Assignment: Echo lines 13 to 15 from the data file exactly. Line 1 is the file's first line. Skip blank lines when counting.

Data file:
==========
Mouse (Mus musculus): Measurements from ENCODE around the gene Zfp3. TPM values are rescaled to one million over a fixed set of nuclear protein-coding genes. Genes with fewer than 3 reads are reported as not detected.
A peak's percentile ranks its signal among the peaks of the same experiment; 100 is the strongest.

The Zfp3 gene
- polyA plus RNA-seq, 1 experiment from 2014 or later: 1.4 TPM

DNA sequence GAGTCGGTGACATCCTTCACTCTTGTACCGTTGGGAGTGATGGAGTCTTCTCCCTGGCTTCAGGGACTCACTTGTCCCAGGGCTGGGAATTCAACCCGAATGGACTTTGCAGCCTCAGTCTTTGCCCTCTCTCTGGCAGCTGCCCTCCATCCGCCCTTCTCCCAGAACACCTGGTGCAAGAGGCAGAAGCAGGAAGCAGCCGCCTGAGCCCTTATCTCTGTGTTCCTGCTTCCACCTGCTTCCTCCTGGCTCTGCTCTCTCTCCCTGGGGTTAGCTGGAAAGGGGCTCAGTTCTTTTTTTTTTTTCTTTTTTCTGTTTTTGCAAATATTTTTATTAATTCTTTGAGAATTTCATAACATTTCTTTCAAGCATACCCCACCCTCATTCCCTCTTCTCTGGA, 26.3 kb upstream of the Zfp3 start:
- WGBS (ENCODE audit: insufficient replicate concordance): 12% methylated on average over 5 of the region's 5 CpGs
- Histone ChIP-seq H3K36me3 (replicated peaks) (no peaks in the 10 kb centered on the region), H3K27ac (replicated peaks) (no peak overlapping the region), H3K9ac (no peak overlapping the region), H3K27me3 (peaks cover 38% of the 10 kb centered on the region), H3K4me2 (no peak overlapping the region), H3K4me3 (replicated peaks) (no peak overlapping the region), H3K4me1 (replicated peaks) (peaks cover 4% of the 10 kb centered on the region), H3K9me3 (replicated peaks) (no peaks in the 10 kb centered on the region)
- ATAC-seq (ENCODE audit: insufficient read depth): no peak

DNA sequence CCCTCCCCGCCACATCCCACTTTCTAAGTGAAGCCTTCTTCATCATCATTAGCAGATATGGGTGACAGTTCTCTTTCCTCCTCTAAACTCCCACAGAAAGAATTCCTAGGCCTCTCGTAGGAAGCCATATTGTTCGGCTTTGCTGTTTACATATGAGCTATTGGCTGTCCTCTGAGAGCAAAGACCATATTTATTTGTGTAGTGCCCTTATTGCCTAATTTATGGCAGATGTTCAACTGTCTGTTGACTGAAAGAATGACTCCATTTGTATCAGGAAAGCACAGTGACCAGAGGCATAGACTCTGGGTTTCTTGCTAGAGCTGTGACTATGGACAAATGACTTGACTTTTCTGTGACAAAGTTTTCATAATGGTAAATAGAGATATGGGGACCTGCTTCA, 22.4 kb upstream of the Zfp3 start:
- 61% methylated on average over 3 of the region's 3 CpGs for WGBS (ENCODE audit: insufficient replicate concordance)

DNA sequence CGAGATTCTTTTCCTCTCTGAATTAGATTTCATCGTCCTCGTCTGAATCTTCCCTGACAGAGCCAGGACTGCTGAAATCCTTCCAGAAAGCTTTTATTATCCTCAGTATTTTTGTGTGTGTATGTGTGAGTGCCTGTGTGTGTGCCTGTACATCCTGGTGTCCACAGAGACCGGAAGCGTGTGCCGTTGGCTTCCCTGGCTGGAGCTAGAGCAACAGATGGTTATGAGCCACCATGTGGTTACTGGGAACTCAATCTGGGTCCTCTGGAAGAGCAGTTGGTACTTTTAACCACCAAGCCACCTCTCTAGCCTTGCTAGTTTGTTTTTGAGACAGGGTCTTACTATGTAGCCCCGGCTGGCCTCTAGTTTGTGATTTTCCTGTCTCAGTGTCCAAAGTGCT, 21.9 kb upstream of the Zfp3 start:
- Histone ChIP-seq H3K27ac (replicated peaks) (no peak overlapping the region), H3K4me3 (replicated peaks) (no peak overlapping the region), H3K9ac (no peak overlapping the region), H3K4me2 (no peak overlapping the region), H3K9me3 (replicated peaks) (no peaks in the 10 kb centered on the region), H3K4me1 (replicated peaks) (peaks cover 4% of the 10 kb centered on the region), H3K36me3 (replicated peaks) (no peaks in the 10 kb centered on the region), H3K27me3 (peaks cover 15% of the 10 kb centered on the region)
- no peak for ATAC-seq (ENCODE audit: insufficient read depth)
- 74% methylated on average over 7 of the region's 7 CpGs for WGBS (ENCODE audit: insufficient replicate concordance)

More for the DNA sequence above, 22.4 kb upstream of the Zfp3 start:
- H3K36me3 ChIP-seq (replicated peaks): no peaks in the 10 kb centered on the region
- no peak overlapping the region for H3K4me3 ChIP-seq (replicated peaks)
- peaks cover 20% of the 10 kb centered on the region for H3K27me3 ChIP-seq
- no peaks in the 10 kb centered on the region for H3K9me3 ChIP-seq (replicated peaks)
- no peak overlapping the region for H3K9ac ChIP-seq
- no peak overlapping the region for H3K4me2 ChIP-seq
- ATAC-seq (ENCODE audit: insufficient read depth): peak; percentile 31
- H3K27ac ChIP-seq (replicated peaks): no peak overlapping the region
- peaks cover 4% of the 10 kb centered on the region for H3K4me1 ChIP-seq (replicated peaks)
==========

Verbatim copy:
- no peak for ATAC-seq (ENCODE audit: insufficient read depth)
- 74% methylated on average over 7 of the region's 7 CpGs for WGBS (ENCODE audit: insufficient replicate concordance)

More for the DNA sequence above, 22.4 kb upstream of the Zfp3 start: